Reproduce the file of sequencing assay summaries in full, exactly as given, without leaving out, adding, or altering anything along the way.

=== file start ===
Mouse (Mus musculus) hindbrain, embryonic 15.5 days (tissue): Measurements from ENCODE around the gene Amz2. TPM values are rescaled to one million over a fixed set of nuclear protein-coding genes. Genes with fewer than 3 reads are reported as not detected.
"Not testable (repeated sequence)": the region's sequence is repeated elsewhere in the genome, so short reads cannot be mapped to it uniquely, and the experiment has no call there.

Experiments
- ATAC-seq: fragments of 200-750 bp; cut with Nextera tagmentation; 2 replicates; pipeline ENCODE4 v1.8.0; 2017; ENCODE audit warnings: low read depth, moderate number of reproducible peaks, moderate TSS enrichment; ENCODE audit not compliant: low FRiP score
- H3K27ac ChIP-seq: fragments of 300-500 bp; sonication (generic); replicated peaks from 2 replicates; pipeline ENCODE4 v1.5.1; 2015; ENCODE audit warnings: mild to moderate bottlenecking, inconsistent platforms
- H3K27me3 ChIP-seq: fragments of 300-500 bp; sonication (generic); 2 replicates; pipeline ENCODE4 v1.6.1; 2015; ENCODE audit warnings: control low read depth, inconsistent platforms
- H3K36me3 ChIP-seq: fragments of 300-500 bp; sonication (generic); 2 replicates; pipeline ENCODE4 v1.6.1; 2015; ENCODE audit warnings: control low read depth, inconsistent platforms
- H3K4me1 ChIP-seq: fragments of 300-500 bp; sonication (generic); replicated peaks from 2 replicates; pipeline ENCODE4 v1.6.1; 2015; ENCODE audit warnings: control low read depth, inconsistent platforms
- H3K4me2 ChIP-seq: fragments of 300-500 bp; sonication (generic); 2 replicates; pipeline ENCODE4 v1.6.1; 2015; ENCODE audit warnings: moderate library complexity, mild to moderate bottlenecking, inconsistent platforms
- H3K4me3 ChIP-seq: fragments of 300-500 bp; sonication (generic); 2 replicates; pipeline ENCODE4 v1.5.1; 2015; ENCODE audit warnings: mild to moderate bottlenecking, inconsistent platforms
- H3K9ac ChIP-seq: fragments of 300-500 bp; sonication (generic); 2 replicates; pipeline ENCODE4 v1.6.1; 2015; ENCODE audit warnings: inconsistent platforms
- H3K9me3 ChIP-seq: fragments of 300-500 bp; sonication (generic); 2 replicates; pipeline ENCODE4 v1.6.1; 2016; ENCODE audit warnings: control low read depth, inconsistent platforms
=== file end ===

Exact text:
Mouse (Mus musculus) hindbrain, embryonic 15.5 days (tissue): Measurements from ENCODE around the gene Amz2. TPM values are rescaled to one million over a fixed set of nuclear protein-coding genes. Genes with fewer than 3 reads are reported as not detected.
"Not testable (repeated sequence)": the region's sequence is repeated elsewhere in the genome, so short reads cannot be mapped to it uniquely, and the experiment has no call there.

Experiments
- ATAC-seq: fragments of 200-750 bp; cut with Nextera tagmentation; 2 replicates; pipeline ENCODE4 v1.8.0; 2017; ENCODE audit warnings: low read depth, moderate number of reproducible peaks, moderate TSS enrichment; ENCODE audit not compliant: low FRiP score
- H3K27ac ChIP-seq: fragments of 300-500 bp; sonication (generic); replicated peaks from 2 replicates; pipeline ENCODE4 v1.5.1; 2015; ENCODE audit warnings: mild to moderate bottlenecking, inconsistent platforms
- H3K27me3 ChIP-seq: fragments of 300-500 bp; sonication (generic); 2 replicates; pipeline ENCODE4 v1.6.1; 2015; ENCODE audit warnings: control low read depth, inconsistent platforms
- H3K36me3 ChIP-seq: fragments of 300-500 bp; sonication (generic); 2 replicates; pipeline ENCODE4 v1.6.1; 2015; ENCODE audit warnings: control low read depth, inconsistent platforms
- H3K4me1 ChIP-seq: fragments of 300-500 bp; sonication (generic); replicated peaks from 2 replicates; pipeline ENCODE4 v1.6.1; 2015; ENCODE audit warnings: control low read depth, inconsistent platforms
- H3K4me2 ChIP-seq: fragments of 300-500 bp; sonication (generic); 2 replicates; pipeline ENCODE4 v1.6.1; 2015; ENCODE audit warnings: moderate library complexity, mild to moderate bottlenecking, inconsistent platforms
- H3K4me3 ChIP-seq: fragments of 300-500 bp; sonication (generic); 2 replicates; pipeline ENCODE4 v1.5.1; 2015; ENCODE audit warnings: mild to moderate bottlenecking, inconsistent platforms
- H3K9ac ChIP-seq: fragments of 300-500 bp; sonication (generic); 2 replicates; pipeline ENCODE4 v1.6.1; 2015; ENCODE audit warnings: inconsistent platforms
- H3K9me3 ChIP-seq: fragments of 300-500 bp; sonication (generic); 2 replicates; pipeline ENCODE4 v1.6.1; 2016; ENCODE audit warnings: control low read depth, inconsistent platforms